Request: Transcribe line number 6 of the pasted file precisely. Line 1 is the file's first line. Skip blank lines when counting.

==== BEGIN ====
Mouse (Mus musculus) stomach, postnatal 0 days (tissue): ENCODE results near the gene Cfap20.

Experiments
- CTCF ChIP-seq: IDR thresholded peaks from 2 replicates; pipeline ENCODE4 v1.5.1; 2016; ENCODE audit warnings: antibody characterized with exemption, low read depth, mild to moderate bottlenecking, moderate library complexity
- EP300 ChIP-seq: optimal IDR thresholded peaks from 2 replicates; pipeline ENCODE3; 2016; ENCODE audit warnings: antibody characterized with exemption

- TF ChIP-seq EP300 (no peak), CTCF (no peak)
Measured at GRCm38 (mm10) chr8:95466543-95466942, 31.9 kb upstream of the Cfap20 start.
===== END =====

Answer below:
Measured at GRCm38 (mm10) chr8:95466543-95466942, 31.9 kb upstream of the Cfap20 start.